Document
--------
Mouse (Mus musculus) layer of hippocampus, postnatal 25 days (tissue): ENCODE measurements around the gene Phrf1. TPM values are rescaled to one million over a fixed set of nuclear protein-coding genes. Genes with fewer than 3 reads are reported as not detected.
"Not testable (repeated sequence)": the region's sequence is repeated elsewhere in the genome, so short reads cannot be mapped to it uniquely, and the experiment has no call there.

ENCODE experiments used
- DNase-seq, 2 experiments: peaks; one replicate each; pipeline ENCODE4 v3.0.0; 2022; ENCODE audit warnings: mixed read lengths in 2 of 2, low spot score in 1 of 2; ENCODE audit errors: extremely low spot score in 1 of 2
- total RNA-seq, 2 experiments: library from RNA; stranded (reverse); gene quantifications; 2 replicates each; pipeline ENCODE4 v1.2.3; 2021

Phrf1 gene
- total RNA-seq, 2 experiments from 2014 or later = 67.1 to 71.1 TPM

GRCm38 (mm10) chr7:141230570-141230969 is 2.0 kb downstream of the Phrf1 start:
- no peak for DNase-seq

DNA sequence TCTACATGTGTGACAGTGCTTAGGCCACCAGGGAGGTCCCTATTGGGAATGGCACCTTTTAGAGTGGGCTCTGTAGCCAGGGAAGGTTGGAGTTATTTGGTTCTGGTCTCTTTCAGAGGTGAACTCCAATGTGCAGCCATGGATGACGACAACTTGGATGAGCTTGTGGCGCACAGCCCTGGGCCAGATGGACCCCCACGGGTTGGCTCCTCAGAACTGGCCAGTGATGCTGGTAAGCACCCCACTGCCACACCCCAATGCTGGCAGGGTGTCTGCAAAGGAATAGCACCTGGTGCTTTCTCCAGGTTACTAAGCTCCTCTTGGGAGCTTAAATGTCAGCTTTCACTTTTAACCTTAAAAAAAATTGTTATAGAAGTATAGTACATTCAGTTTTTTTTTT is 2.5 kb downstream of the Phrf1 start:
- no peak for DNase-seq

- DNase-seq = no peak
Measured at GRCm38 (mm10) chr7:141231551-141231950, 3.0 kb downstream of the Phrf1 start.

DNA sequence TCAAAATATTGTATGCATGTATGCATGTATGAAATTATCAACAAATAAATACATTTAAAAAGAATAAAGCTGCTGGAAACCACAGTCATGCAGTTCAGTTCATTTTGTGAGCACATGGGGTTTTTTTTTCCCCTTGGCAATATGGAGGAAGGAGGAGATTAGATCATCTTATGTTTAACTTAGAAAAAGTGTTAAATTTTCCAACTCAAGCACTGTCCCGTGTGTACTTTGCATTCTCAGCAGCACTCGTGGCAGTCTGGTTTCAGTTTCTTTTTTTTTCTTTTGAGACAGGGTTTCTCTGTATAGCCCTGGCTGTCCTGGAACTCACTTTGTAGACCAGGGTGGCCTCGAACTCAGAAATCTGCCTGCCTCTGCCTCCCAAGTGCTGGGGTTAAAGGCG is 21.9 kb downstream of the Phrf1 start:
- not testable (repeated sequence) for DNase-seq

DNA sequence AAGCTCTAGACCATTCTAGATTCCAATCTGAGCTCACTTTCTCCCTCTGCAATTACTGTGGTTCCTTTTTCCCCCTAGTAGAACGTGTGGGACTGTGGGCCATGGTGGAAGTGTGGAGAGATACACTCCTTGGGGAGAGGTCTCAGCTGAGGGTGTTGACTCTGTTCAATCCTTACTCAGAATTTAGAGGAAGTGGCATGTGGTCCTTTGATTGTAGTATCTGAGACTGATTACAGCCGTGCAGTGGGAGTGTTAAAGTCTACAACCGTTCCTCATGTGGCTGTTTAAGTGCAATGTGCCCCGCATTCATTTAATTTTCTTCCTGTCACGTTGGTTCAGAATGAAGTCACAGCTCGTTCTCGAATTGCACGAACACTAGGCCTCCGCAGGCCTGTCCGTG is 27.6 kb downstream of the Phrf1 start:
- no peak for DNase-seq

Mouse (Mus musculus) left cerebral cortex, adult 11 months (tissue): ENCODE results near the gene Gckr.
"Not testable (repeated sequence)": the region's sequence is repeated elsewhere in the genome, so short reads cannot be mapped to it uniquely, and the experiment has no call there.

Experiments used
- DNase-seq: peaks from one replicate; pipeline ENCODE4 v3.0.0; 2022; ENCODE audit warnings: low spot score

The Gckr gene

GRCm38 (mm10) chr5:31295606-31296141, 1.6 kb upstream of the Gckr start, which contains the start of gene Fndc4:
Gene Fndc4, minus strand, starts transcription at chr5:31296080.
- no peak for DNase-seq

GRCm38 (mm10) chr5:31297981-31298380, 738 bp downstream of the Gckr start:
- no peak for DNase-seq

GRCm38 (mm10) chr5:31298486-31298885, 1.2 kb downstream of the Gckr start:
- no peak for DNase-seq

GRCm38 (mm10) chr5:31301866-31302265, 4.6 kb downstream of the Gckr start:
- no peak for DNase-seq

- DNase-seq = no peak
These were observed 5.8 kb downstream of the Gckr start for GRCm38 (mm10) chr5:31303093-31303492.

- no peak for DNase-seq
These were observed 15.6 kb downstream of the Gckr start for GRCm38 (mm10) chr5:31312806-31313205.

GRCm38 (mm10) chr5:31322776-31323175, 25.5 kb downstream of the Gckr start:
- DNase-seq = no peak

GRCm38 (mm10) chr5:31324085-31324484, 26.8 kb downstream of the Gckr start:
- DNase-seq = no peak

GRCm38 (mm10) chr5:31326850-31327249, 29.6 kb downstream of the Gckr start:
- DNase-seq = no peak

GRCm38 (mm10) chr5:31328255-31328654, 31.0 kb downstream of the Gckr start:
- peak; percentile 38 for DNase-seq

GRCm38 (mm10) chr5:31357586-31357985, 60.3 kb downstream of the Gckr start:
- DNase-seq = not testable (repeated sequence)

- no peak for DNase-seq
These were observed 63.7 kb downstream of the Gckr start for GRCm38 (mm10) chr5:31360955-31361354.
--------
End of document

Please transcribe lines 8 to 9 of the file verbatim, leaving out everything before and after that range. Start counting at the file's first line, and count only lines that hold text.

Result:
GRCm38 (mm10) chr7:141230570-141230969 is 2.0 kb downstream of the Phrf1 start:
- no peak for DNase-seq